These are two simple examples of the value that can be created in my business by following a reliable and clearly defined advice process. At Spectrum we are of course appropriately experienced and authorised for the financial planning services on offer. Beyond that, we care about doing a good job. We always offer a no fee, no obligation, face-to-face fact find meeting to anyone who is prepared to invest a couple of hours in finding out more about the planning opportunities available to them. If prospects go on to become clients, we also arrange at least annual review meetings (again at no cost), to revisit the fact finding exercise and to ensure that our original advice recommendations remain suitable, or where necessary to revise arrangements in response to changes in your circumstances.
As an aside, we know that banks generally don’t call their customer to suggest that surplus cash be placed in interest bearing deposit accounts. They just don’t do this sort of thing, because bank employees work for the bank. At Spectrum we work for our clients.
Please feel free to book an introductory appointment with a financial planner at Spectrum and see where it takes you.
UK State Pension & Voluntary Contributions
By Paul Roberts
This article is published on: 24th July 2020
This guide is compiled to help you find out more about your UK state pension entitlement and explain how you can top-up your entitlement by making voluntary contributions.
Most of the leg-work can be done on-line using the HMRC sites.
The sites are a joy to navigate, so don’t be fearful! Let’s go.
• To get some general information about UK state pension entitlement / the amounts you will receive and how to claim it etc, click onto the following link;
• To check when you will be entitled to receive your UK state pension, click onto the following link;
• To check how much UK state pension you will get , you need to click onto the following link, https://www.tax.service.gov.uk/check-your-state-pension but before you can get onto that link; you need to open up a “government gateway account” by clicking on this link and following the instructions;
….and to set up the government gateway above you will need your National insurance number, your mobile phone and your passport to hand. It is a straightforward process. Once you are set-up you will be given a password, a user ID which in conjunction with an access number, given via your mobile phone, allows you to access your HMRC data and check your state pension entitlements by clicking onto;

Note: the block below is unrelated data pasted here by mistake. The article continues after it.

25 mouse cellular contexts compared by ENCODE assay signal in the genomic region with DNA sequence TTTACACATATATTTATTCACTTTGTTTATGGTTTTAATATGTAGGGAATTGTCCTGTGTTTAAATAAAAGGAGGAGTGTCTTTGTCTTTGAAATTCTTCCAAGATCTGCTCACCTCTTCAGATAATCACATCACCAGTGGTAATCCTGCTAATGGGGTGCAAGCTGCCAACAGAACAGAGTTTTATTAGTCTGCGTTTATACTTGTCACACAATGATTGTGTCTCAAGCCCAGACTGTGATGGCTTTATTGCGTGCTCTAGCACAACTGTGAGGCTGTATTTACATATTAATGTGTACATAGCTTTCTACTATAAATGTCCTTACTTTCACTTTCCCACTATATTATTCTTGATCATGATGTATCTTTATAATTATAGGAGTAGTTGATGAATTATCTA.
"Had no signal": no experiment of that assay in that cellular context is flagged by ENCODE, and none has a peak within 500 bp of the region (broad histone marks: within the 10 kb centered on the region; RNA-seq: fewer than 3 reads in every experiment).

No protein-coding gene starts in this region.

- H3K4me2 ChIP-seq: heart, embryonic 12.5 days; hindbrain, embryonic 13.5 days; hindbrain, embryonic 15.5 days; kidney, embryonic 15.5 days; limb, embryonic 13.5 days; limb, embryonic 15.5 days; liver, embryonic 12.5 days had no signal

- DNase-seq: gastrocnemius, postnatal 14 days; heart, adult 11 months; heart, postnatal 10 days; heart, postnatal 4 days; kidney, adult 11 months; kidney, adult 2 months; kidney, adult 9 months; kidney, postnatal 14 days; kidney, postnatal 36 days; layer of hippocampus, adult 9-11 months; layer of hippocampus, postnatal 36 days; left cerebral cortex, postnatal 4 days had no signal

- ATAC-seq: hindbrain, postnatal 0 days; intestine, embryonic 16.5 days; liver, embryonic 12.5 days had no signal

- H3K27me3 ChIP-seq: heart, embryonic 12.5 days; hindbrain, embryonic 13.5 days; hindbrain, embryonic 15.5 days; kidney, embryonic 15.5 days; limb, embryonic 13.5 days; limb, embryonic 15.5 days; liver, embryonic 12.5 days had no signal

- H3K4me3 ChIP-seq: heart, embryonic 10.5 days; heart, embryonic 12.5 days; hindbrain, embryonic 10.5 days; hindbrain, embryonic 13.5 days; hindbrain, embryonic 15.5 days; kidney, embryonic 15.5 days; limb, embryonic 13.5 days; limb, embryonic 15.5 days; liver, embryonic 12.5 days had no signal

• If you can’t remember what your National Insurance Number is then click on the following link;
Your UK Pension entitlement depends on how many years of national contributions you have made
To see the exact number of years that you have contributed, click here;
If you want to investigate how to fill in the gaps by making voluntary national contributions (and this is the interesting bit) then click onto the following link;
You can make top up by paying Class 2 NIC’s very inexpensively; provided you meet the conditions:
If you scroll down on https://www.gov.uk/voluntary-national-insurance-contributions/who-can-pay-voluntary-contributions – to living and working abroad you will see the following information;
If you qualify, this is the one to go for:
You can check out the following (excellent) site for a well written account of what you might get and who might be entitled to get it.
To pay Class 2 NIC’s go to the following link and click on PAY NOW and follow the instructions
There is a bit of form filling to do but the benefits are well worth the effort, or at least that was very much my case where I was able to backdate my contributions by 7 years at a cost of around 1000 GBP. These 7 years contributions entitle me to around 7/35 of the state pension which is something of the order of 175 GBP a week from the age of 66 in my case. If one assumes that I get there and live to be an average age, then I’ll pass away age 85ish.
So, what will I gain?
Investment 1000 GBP. Average benefits 7/35 x 175 GBP x (85-66) x52= 34,580 GBP. Wow! And that is all indexed linked. AND, apart from backdating you can set up an annual payment and keep making contributions easily and automatically by direct debit. All well worth looking at .
Good luck with it all and let me know how you get on.